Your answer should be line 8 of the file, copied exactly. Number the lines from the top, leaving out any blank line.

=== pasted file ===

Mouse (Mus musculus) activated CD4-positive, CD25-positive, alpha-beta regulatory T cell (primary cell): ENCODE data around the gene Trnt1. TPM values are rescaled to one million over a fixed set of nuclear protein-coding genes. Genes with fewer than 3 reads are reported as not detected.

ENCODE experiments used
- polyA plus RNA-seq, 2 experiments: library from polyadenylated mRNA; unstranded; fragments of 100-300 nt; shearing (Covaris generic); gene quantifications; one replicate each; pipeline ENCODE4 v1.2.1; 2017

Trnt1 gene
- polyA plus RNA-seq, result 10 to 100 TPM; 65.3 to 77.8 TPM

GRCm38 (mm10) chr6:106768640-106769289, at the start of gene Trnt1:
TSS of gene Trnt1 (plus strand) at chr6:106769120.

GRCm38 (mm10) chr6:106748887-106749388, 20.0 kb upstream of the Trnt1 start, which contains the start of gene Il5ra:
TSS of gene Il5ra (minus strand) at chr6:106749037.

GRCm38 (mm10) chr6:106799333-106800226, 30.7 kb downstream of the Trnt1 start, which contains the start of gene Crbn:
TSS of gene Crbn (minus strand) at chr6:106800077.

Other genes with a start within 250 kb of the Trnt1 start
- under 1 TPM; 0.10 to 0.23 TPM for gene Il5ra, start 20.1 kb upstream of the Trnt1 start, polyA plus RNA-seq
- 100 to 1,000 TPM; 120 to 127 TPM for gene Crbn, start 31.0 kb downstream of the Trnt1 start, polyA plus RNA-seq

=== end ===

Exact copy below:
GRCm38 (mm10) chr6:106748887-106749388, 20.0 kb upstream of the Trnt1 start, which contains the start of gene Il5ra: